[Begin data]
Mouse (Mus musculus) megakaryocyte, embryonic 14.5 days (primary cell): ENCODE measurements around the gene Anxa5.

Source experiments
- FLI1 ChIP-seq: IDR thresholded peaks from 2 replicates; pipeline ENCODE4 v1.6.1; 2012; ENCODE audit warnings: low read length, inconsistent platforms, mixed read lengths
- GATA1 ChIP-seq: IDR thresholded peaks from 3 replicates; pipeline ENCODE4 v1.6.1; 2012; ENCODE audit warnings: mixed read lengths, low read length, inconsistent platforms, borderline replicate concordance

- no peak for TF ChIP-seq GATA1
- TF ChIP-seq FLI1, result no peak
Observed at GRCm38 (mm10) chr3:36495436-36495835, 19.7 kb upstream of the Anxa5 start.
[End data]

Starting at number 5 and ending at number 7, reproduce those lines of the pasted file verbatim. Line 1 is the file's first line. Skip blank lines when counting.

- no peak for TF ChIP-seq GATA1
- TF ChIP-seq FLI1, result no peak
Observed at GRCm38 (mm10) chr3:36495436-36495835, 19.7 kb upstream of the Anxa5 start.